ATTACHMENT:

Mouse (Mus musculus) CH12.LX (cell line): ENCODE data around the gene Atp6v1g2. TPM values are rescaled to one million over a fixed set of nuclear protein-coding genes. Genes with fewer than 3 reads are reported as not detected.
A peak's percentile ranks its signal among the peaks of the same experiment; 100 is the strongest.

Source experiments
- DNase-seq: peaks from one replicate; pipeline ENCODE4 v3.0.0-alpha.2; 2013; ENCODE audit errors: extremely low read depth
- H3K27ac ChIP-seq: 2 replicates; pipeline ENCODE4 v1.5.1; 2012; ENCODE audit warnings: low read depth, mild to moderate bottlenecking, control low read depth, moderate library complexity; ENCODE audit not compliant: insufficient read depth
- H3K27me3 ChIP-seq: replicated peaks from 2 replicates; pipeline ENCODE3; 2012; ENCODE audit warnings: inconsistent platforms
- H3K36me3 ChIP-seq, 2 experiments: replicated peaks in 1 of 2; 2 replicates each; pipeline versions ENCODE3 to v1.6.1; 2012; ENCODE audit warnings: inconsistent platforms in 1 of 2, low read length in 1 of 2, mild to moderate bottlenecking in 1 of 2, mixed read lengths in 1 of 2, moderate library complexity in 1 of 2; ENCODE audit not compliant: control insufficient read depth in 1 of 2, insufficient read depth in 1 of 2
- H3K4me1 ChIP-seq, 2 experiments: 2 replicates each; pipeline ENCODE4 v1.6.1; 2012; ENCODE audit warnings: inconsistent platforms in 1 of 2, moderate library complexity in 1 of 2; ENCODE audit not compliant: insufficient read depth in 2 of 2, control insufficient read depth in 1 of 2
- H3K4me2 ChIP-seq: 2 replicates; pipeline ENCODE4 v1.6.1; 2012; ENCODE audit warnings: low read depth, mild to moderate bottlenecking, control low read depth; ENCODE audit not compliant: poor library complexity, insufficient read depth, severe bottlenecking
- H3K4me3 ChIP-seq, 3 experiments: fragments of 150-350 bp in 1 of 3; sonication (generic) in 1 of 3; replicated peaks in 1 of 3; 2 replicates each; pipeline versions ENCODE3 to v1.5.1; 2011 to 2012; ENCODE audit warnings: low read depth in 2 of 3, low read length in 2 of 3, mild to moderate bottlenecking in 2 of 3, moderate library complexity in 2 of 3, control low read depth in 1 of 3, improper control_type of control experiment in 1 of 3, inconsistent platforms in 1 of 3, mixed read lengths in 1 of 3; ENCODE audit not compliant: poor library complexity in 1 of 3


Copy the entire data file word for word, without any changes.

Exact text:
Mouse (Mus musculus) CH12.LX (cell line): ENCODE data around the gene Atp6v1g2. TPM values are rescaled to one million over a fixed set of nuclear protein-coding genes. Genes with fewer than 3 reads are reported as not detected.
A peak's percentile ranks its signal among the peaks of the same experiment; 100 is the strongest.

Source experiments
- DNase-seq: peaks from one replicate; pipeline ENCODE4 v3.0.0-alpha.2; 2013; ENCODE audit errors: extremely low read depth
- H3K27ac ChIP-seq: 2 replicates; pipeline ENCODE4 v1.5.1; 2012; ENCODE audit warnings: low read depth, mild to moderate bottlenecking, control low read depth, moderate library complexity; ENCODE audit not compliant: insufficient read depth
- H3K27me3 ChIP-seq: replicated peaks from 2 replicates; pipeline ENCODE3; 2012; ENCODE audit warnings: inconsistent platforms
- H3K36me3 ChIP-seq, 2 experiments: replicated peaks in 1 of 2; 2 replicates each; pipeline versions ENCODE3 to v1.6.1; 2012; ENCODE audit warnings: inconsistent platforms in 1 of 2, low read length in 1 of 2, mild to moderate bottlenecking in 1 of 2, mixed read lengths in 1 of 2, moderate library complexity in 1 of 2; ENCODE audit not compliant: control insufficient read depth in 1 of 2, insufficient read depth in 1 of 2
- H3K4me1 ChIP-seq, 2 experiments: 2 replicates each; pipeline ENCODE4 v1.6.1; 2012; ENCODE audit warnings: inconsistent platforms in 1 of 2, moderate library complexity in 1 of 2; ENCODE audit not compliant: insufficient read depth in 2 of 2, control insufficient read depth in 1 of 2
- H3K4me2 ChIP-seq: 2 replicates; pipeline ENCODE4 v1.6.1; 2012; ENCODE audit warnings: low read depth, mild to moderate bottlenecking, control low read depth; ENCODE audit not compliant: poor library complexity, insufficient read depth, severe bottlenecking
- H3K4me3 ChIP-seq, 3 experiments: fragments of 150-350 bp in 1 of 3; sonication (generic) in 1 of 3; replicated peaks in 1 of 3; 2 replicates each; pipeline versions ENCODE3 to v1.5.1; 2011 to 2012; ENCODE audit warnings: low read depth in 2 of 3, low read length in 2 of 3, mild to moderate bottlenecking in 2 of 3, moderate library complexity in 2 of 3, control low read depth in 1 of 3, improper control_type of control experiment in 1 of 3, inconsistent platforms in 1 of 3, mixed read lengths in 1 of 3; ENCODE audit not compliant: poor library complexity in 1 of 3